While employed by Activor Corporation in 2007, Mahavir Mehta fell 12 feet off a ladder and sustained serious injuries, including one to his left wrist that required surgery. Activor did not carry workers’ compensation insurance and was not permissibly self-insured.
Mehta initiated workers’ compensation proceedings and sued Activor and the principle stockholder Chanda Zaveri for damages pursuant to Labor Code section 3706. The suit (Metha I) resulted in a judgment in plaintiff’s favor against Activor only in the total sum of $184,850.22, which included $129,850.22 in attorney fees. Through a writ of execution, plaintiff collected $55,000 from Activor.
After entry of the Mehta I judgment, Activor began transferring assets and accounts receivable to Chanda Zaveri and to Actiogen Corporation and Chanda LLC, two newly formed entities controlled by Zaveri. Activor subsequently initiated a “no asset” bankruptcy proceeding, omitting more than $900,000 accounts receivable due and owing to Activor.
In order to collect the outstanding attorney fee portion of the judgment, Mehta commenced this action (Mehta II) for compensatory and punitive damages against Activor, Zaveri, Actiogen, and Chanda based on common law and statutory fraudulent transfer theories.
The trial court awarded plaintiff compensatory damages of $207,760.35 and punitive damages of $621,781.05, for a total judgment of $829,041.40, plus interest, attorney fees and costs. There was no court reporter or live witness testimony. Instead, counsel stipulated the evidence would consist of deposition testimony and documents. The court of appeal modified but otherwise affirmed the judgment in the unpublished case of Mehta v Activor Corp.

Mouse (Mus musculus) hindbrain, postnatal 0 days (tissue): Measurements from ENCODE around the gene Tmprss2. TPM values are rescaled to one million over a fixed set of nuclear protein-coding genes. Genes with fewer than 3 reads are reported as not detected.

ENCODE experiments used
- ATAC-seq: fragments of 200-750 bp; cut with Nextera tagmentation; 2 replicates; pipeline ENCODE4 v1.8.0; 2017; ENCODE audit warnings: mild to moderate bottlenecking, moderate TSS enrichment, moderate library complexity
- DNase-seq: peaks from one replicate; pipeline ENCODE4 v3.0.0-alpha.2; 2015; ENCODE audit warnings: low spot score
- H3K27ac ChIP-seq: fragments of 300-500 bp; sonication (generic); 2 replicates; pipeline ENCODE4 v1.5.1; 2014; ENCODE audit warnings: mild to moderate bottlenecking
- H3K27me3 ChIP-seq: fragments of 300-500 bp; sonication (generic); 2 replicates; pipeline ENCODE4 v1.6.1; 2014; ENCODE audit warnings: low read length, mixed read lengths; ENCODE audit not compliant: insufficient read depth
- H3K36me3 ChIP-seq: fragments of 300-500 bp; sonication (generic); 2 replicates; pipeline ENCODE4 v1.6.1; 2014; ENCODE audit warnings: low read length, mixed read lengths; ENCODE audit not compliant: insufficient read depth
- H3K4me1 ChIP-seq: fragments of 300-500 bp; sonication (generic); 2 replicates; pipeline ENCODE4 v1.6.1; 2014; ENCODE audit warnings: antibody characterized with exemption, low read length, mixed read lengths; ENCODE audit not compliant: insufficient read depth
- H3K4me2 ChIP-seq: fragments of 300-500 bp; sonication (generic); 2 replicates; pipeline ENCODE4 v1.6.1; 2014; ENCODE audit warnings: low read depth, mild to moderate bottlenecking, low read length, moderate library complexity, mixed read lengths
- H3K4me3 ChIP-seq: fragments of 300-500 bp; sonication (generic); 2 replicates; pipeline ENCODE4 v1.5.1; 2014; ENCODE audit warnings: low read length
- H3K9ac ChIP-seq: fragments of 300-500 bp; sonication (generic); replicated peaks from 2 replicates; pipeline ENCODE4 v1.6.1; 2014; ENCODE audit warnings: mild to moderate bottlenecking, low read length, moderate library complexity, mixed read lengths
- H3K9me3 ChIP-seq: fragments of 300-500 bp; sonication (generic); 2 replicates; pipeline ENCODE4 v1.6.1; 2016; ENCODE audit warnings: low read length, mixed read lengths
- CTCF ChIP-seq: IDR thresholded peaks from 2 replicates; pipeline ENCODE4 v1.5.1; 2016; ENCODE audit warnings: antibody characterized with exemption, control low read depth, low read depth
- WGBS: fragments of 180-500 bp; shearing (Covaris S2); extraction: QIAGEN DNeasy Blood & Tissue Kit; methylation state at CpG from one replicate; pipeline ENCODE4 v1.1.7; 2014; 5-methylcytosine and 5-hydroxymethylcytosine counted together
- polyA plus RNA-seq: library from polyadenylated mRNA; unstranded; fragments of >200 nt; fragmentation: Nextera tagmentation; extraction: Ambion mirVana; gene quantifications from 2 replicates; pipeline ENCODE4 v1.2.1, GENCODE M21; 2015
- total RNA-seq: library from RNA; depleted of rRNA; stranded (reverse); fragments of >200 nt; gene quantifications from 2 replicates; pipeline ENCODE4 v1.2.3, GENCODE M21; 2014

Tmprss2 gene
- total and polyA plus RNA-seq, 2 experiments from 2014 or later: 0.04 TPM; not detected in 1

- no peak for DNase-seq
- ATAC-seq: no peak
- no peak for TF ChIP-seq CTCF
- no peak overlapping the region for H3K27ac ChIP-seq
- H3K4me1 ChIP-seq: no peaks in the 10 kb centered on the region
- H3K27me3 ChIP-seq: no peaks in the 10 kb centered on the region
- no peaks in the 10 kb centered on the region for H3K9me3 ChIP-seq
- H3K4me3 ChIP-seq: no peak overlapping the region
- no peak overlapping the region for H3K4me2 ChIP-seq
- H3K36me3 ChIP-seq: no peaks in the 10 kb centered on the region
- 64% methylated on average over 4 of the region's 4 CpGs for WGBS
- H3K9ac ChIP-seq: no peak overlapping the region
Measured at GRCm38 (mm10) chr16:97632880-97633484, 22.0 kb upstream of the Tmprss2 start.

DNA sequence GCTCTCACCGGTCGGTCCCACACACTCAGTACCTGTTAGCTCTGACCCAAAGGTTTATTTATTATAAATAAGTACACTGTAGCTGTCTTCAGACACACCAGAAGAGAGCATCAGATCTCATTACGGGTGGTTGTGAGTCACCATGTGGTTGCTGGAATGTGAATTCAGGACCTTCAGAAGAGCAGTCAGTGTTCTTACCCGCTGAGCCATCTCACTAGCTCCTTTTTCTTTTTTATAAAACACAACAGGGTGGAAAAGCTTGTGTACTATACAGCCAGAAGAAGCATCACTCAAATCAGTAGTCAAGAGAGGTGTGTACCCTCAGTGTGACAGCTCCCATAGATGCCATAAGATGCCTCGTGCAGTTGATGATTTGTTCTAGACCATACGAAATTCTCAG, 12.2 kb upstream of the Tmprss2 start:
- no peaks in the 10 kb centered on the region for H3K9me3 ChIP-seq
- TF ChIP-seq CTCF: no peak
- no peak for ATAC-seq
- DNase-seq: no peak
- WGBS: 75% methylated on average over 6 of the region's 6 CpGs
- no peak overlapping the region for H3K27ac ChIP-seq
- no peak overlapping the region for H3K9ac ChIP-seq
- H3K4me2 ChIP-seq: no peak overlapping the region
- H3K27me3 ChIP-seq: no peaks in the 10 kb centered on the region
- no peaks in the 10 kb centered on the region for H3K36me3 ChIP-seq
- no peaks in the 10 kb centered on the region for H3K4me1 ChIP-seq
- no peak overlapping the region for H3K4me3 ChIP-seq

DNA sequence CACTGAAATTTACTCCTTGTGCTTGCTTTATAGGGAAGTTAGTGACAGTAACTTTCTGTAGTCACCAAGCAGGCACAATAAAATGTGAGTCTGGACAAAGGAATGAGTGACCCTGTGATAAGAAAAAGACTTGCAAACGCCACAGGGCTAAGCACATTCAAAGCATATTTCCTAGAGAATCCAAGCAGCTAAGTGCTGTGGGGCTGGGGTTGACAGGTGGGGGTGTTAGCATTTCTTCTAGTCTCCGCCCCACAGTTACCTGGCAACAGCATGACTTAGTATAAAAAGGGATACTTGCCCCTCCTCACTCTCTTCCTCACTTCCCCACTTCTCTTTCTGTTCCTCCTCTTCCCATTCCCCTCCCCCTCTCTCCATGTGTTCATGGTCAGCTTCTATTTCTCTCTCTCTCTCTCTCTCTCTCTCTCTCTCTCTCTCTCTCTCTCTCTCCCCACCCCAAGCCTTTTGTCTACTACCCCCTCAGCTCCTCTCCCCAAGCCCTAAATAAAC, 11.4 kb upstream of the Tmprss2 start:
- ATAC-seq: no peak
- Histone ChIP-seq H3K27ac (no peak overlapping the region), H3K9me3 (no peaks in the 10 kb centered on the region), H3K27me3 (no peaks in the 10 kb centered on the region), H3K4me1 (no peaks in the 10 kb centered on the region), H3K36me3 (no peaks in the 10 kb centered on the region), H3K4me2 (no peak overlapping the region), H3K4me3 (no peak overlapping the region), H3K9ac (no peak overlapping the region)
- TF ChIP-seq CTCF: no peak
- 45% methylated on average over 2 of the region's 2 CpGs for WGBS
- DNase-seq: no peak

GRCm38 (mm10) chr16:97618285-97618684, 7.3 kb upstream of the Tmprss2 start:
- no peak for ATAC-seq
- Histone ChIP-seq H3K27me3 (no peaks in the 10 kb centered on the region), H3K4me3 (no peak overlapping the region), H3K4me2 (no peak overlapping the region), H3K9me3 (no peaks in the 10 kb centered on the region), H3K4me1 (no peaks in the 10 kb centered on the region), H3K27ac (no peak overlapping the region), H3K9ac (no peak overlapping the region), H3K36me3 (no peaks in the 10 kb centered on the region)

On appeal defendants did not provide a settled statement or other suitable substitute. The clerk’s transcript was incomplete. Before any appellate briefs were filed, this court issued a briefing order, directing the parties to include in their briefs a discussion of the effect of defendants’ failure to provide most of the relevant papers as part of the record in an appendix. Defendants failed to heed the briefing order.
The court noted that where the appellate record is inadequate to permit us to assess whether the trial court has erred or the judgment is not supported by substantial evidence, it must affirm. A party on appeal has the duty to support the arguments in the briefs by appropriate reference to the record, which includes providing exact page citations. We have no duty to search the record for evidence and may disregard any factual contention not supported by proper citations to the record.
On appeal defendants contend the right to sue for the unpaid attorney fees portion is vested in plaintiff’s law firm, not plaintiff himself. Stated another way, defendants insist plaintiff is no longer a judgment creditor entitled to sue defendants for fraudulent transfers.
The Supreme Court acknowledged more than 80 years ago, a judgment for attorney fees belongs “to the party to the action for fees paid or incurred by him, and not directly to the attorney, who is not a party to the action.- (Los Angeles v. Knapp (1936) 7 Cal.2d 168, 173.).
The trial court found by clear and convincing evidence that all defendants entered into a fraudulent scheme.